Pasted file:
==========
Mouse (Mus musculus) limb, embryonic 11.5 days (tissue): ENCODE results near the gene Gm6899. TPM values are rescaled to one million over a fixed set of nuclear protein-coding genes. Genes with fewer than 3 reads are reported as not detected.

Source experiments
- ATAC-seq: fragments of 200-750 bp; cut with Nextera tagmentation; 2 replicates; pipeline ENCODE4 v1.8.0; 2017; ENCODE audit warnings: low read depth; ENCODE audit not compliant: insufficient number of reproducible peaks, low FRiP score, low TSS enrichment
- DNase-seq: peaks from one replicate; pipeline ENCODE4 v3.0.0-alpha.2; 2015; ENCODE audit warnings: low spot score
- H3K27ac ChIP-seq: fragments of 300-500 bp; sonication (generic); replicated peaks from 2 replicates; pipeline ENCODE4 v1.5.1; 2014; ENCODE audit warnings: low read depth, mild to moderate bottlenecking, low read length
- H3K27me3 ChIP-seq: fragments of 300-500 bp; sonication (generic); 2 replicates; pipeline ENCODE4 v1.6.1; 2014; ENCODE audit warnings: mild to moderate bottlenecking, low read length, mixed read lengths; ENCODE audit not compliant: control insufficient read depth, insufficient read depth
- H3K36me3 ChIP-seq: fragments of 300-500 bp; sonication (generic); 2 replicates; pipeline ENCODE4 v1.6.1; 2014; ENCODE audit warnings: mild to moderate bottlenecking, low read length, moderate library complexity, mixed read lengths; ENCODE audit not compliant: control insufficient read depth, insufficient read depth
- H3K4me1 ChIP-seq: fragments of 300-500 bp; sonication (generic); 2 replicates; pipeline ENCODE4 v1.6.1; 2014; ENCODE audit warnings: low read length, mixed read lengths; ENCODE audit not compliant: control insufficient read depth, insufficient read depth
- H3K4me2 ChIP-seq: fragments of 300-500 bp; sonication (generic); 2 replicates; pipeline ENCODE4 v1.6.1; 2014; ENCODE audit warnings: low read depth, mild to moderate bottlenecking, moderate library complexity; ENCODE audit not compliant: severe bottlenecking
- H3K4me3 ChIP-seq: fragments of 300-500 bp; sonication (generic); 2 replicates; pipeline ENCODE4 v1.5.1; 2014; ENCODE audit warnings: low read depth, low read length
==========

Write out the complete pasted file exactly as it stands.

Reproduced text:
Mouse (Mus musculus) limb, embryonic 11.5 days (tissue): ENCODE results near the gene Gm6899. TPM values are rescaled to one million over a fixed set of nuclear protein-coding genes. Genes with fewer than 3 reads are reported as not detected.

Source experiments
- ATAC-seq: fragments of 200-750 bp; cut with Nextera tagmentation; 2 replicates; pipeline ENCODE4 v1.8.0; 2017; ENCODE audit warnings: low read depth; ENCODE audit not compliant: insufficient number of reproducible peaks, low FRiP score, low TSS enrichment
- DNase-seq: peaks from one replicate; pipeline ENCODE4 v3.0.0-alpha.2; 2015; ENCODE audit warnings: low spot score
- H3K27ac ChIP-seq: fragments of 300-500 bp; sonication (generic); replicated peaks from 2 replicates; pipeline ENCODE4 v1.5.1; 2014; ENCODE audit warnings: low read depth, mild to moderate bottlenecking, low read length
- H3K27me3 ChIP-seq: fragments of 300-500 bp; sonication (generic); 2 replicates; pipeline ENCODE4 v1.6.1; 2014; ENCODE audit warnings: mild to moderate bottlenecking, low read length, mixed read lengths; ENCODE audit not compliant: control insufficient read depth, insufficient read depth
- H3K36me3 ChIP-seq: fragments of 300-500 bp; sonication (generic); 2 replicates; pipeline ENCODE4 v1.6.1; 2014; ENCODE audit warnings: mild to moderate bottlenecking, low read length, moderate library complexity, mixed read lengths; ENCODE audit not compliant: control insufficient read depth, insufficient read depth
- H3K4me1 ChIP-seq: fragments of 300-500 bp; sonication (generic); 2 replicates; pipeline ENCODE4 v1.6.1; 2014; ENCODE audit warnings: low read length, mixed read lengths; ENCODE audit not compliant: control insufficient read depth, insufficient read depth
- H3K4me2 ChIP-seq: fragments of 300-500 bp; sonication (generic); 2 replicates; pipeline ENCODE4 v1.6.1; 2014; ENCODE audit warnings: low read depth, mild to moderate bottlenecking, moderate library complexity; ENCODE audit not compliant: severe bottlenecking
- H3K4me3 ChIP-seq: fragments of 300-500 bp; sonication (generic); 2 replicates; pipeline ENCODE4 v1.5.1; 2014; ENCODE audit warnings: low read depth, low read length